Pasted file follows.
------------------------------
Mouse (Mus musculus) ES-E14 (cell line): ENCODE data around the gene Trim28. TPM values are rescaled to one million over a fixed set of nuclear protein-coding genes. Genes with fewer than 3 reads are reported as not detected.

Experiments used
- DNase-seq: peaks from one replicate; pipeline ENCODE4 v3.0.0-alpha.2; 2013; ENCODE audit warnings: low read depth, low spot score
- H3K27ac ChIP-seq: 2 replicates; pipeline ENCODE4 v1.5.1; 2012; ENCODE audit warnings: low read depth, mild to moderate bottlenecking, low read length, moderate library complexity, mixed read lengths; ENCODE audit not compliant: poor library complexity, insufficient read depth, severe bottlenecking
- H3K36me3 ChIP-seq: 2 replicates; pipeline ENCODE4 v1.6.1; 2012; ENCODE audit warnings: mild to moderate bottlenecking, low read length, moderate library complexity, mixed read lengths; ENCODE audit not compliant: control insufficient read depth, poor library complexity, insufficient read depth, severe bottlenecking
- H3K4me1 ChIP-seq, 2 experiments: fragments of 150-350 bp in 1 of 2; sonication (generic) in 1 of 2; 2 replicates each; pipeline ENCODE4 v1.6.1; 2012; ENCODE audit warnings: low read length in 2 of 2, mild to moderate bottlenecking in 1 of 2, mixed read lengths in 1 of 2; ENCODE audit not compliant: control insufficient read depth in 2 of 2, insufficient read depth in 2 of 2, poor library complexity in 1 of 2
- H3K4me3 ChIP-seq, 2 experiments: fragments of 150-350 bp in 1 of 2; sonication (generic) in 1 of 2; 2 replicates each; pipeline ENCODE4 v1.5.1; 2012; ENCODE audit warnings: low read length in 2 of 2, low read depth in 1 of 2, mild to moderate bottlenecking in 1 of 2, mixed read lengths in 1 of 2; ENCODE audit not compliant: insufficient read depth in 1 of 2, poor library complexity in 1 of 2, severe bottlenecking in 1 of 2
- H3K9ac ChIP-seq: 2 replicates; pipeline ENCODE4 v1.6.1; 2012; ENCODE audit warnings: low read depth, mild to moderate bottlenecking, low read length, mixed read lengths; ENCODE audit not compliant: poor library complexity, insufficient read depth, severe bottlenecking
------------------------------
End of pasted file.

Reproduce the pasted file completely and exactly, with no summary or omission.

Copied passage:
Mouse (Mus musculus) ES-E14 (cell line): ENCODE data around the gene Trim28. TPM values are rescaled to one million over a fixed set of nuclear protein-coding genes. Genes with fewer than 3 reads are reported as not detected.

Experiments used
- DNase-seq: peaks from one replicate; pipeline ENCODE4 v3.0.0-alpha.2; 2013; ENCODE audit warnings: low read depth, low spot score
- H3K27ac ChIP-seq: 2 replicates; pipeline ENCODE4 v1.5.1; 2012; ENCODE audit warnings: low read depth, mild to moderate bottlenecking, low read length, moderate library complexity, mixed read lengths; ENCODE audit not compliant: poor library complexity, insufficient read depth, severe bottlenecking
- H3K36me3 ChIP-seq: 2 replicates; pipeline ENCODE4 v1.6.1; 2012; ENCODE audit warnings: mild to moderate bottlenecking, low read length, moderate library complexity, mixed read lengths; ENCODE audit not compliant: control insufficient read depth, poor library complexity, insufficient read depth, severe bottlenecking
- H3K4me1 ChIP-seq, 2 experiments: fragments of 150-350 bp in 1 of 2; sonication (generic) in 1 of 2; 2 replicates each; pipeline ENCODE4 v1.6.1; 2012; ENCODE audit warnings: low read length in 2 of 2, mild to moderate bottlenecking in 1 of 2, mixed read lengths in 1 of 2; ENCODE audit not compliant: control insufficient read depth in 2 of 2, insufficient read depth in 2 of 2, poor library complexity in 1 of 2
- H3K4me3 ChIP-seq, 2 experiments: fragments of 150-350 bp in 1 of 2; sonication (generic) in 1 of 2; 2 replicates each; pipeline ENCODE4 v1.5.1; 2012; ENCODE audit warnings: low read length in 2 of 2, low read depth in 1 of 2, mild to moderate bottlenecking in 1 of 2, mixed read lengths in 1 of 2; ENCODE audit not compliant: insufficient read depth in 1 of 2, poor library complexity in 1 of 2, severe bottlenecking in 1 of 2
- H3K9ac ChIP-seq: 2 replicates; pipeline ENCODE4 v1.6.1; 2012; ENCODE audit warnings: low read depth, mild to moderate bottlenecking, low read length, mixed read lengths; ENCODE audit not compliant: poor library complexity, insufficient read depth, severe bottlenecking